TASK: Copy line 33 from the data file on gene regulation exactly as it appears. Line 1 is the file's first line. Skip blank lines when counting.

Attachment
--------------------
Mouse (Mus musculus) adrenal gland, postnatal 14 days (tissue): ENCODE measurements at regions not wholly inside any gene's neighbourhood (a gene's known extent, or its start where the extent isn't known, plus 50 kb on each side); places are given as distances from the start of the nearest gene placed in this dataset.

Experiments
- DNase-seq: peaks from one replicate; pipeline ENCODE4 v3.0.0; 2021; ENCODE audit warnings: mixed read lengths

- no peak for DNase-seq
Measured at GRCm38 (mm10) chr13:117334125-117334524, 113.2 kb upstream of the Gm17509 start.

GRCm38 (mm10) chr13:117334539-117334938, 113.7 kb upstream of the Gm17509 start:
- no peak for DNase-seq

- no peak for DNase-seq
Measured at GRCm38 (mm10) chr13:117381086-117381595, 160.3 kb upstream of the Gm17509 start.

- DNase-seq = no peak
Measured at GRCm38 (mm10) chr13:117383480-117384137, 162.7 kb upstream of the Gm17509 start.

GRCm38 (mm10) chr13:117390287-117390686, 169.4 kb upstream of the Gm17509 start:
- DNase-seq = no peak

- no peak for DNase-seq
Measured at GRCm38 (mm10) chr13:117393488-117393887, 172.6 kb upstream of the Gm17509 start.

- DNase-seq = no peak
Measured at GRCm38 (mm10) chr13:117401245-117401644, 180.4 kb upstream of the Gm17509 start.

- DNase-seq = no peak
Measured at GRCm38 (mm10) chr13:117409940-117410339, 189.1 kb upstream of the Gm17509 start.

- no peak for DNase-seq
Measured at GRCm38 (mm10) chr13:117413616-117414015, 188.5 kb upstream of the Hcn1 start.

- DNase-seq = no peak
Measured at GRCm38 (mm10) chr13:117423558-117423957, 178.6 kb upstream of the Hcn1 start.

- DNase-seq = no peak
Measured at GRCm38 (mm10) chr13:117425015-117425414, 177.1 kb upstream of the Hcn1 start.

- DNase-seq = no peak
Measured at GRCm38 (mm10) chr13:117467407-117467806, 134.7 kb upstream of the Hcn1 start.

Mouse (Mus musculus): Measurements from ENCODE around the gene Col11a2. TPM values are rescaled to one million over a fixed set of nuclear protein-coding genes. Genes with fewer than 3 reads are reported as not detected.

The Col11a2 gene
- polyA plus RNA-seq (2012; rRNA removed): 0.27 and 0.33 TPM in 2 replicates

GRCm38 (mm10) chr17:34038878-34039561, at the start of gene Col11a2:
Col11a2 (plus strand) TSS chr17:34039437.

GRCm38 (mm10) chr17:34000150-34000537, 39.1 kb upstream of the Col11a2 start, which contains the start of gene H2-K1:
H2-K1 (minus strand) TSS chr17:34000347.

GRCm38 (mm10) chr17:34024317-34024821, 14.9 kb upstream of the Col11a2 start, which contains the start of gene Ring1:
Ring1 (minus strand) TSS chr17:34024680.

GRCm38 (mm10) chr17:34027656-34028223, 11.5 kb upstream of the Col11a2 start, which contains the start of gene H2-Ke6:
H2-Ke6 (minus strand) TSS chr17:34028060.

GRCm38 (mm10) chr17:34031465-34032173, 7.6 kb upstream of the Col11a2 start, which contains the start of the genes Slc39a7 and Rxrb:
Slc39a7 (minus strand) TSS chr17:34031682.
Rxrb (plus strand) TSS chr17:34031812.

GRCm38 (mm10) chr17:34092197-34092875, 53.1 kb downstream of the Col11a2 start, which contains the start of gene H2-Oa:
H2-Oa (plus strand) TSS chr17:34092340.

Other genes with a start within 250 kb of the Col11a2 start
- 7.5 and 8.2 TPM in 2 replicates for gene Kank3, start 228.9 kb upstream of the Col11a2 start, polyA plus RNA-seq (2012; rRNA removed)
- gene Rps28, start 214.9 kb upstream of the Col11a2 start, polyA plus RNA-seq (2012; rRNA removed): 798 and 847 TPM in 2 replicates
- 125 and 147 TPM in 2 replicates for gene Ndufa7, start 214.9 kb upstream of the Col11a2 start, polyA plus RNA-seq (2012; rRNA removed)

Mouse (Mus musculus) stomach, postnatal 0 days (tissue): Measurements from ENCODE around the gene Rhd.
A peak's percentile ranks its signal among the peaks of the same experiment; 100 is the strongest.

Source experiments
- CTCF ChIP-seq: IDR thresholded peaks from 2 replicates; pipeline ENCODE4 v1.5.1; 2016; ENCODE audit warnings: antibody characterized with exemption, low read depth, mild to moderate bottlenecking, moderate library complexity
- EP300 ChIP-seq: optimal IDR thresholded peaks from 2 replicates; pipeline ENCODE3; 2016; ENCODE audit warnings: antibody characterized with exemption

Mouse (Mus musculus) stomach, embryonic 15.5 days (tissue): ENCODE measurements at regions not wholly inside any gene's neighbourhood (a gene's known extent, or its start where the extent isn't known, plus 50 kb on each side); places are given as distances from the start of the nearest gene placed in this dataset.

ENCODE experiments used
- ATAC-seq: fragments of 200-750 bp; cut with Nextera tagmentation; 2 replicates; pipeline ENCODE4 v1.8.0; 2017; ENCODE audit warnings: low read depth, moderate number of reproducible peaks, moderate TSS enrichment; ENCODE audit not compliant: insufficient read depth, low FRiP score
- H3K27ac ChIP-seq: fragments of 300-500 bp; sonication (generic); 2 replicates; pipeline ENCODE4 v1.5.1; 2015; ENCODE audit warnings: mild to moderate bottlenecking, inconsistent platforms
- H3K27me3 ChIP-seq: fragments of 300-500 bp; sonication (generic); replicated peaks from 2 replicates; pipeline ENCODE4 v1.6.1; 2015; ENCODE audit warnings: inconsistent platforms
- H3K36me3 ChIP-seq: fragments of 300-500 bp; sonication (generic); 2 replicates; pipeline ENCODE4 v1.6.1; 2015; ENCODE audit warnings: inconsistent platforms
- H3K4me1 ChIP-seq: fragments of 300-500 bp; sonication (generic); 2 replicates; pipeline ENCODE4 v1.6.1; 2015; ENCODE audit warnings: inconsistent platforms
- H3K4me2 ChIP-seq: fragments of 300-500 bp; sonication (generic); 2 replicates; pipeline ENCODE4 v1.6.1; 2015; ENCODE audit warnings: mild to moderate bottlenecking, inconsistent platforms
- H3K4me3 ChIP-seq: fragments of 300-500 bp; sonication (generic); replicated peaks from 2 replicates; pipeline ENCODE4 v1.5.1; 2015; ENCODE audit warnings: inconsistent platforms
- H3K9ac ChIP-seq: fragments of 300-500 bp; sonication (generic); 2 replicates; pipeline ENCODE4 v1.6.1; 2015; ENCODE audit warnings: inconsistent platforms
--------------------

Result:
GRCm38 (mm10) chr17:34000150-34000537, 39.1 kb upstream of the Col11a2 start, which contains the start of gene H2-K1: